I’ve been thinking about my kids’ summers now vs. my summers then. I spent most of my summers with my grandmother in Martins Ferry, Ohio. I slept in a big queen bed in the corner of a room, that to me at the time, felt like a stadium. I looked at photos of the place on Zillow recently and I can’t recognize the room. The world is bigger when we are small.
I remember reading until midnight. I’d take out a stack of library books and go through them slowly, savoring books like Half Magic and the Narnia series, skimming through science and electronics books. Some nights I’d say up and watch Saturday Night Live reruns and then Monty Python reruns on public television.
I’d listen to cars passing by on their way up Seabrights Lane, up into the hills. I’d hear a glass bottle shatter some nights when the teens in town were rowdy. The house creaked itself to sleep, wood shrinking in the heat. Crickets would sing in the dark like the woman next door, the widow who would drink and get lonely.
My kids don’t have much of that. They are in the middle of a big city where crickets don’t usually sing (but drunks do). They have their computers and devices. They wander through tarmac streets to meet their friends at cafes.
The closest thing I had to a cafe was a news shop that sold Isalys Ice Cream.
They spend two weeks at camp every year, up near Ashtabula. They spend nights in the dark, with crickets all around. Car wheels hissing by every few hours. Lake Erie is not far, the lake breeze breaking the murk of an Ohio summer.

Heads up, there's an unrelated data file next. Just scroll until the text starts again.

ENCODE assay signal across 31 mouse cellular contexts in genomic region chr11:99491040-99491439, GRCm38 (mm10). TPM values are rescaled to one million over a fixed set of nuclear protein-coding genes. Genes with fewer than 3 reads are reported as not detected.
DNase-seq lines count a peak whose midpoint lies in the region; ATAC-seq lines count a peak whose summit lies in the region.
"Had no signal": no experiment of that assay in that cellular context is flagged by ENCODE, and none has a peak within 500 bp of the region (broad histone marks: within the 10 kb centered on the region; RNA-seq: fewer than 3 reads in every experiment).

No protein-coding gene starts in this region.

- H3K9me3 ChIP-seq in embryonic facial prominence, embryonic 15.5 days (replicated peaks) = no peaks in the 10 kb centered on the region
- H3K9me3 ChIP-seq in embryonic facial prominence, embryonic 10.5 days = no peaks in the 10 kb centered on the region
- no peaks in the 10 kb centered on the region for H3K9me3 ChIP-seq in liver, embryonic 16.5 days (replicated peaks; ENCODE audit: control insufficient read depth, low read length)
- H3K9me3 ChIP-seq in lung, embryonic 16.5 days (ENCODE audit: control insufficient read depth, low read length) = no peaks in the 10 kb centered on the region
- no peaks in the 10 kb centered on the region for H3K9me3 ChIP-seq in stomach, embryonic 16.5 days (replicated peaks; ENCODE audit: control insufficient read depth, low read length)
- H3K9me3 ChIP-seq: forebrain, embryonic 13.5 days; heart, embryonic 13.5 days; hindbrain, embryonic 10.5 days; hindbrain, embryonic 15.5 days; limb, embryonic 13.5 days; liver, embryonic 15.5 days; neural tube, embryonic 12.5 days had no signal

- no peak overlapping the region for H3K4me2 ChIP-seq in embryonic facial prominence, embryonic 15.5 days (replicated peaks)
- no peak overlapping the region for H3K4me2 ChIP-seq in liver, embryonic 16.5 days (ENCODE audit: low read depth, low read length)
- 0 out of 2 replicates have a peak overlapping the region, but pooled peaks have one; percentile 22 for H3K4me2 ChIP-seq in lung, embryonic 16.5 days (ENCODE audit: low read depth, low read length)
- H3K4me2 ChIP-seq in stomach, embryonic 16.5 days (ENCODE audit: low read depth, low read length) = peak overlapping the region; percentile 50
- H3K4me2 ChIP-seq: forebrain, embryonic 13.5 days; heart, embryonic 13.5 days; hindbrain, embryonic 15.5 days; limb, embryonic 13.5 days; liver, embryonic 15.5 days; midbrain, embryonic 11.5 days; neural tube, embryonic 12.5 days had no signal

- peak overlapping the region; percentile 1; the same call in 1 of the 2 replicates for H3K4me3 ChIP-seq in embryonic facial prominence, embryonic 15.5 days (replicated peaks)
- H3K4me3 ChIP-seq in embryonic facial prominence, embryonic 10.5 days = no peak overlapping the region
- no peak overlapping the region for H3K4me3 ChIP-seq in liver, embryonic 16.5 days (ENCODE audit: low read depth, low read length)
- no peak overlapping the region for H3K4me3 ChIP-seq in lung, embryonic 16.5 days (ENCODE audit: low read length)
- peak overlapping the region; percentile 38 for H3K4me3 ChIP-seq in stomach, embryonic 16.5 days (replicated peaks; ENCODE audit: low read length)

Going back to Martins Ferry is like going to a funeral. The town is nearly shuttered. A few things survived. The Library. Deluxe Novelty. DiCarlo’s Pizza. I’m sure the crickets are still singing but there aren’t many people around to hear them. Martins Ferry was part of the Meth Belt.
But I think that my kids have the best of both worlds. They live in a small town in the middle of a big city and then go to a small place in the middle of the country. They’re lucky.
Martins Ferry isn’t so lucky. My memories of it are all I have. I hope it pulls out of its tailspin, like the rest of America.
Until it does, my kids are living a life they’ll recall fondly, years from now, when they think about the endless canvas of their early summers. I guess we’re all supposed to get that chance.
And now onto the books.
Feeling generous? Join my paid subscribers. You’ll basically be encouraging more of these newsletters and I will have subscriber-only posts every few weeks.
by Michael Kimmelman
I picked this book up on a whim from our Little Library and I’m glad I did. Michael Kimmelman is an art critic for the New York Times and he has written a sort of primer on modern and early modern artists. The book details multiple artists including Pierre Bonnard, Charlotte Solomon, and Philip Pearlstein. Kimmelman brings us into their lives using vignettes and stories that make great cocktail party conversation. In the end, however, this is a book about creativity and how it can save you or kill you.
by Bill Bryson
Bill Bryson is an easy read and kind of annoying. He’s sarcastic and some of his turns of phrase can be a little rough but overall his books - mostly history and travelogues - are well worth a beach read. This is another Little Library book and I enjoyed reading about his trip through England where he tried to go from the bottom of the island to the top. It’s not great writing but it’s fun.
by A.J. Quinnell
First, if you haven’t watched Man On Fire, do so. It’s a great movie. Now if you loved the movie and want to see the source material, feel free to skim this slim novel by a South African writer who died in 2005. Quinnell, who lived in Malta until his death, is a writer in the old Robert Ludlum school where the psychology of the characters is writ large. This book, which sets the story in Italy and not Mexico, shows you the scaffolding onto which they hoisted the movie and is pretty entertaining in its own right.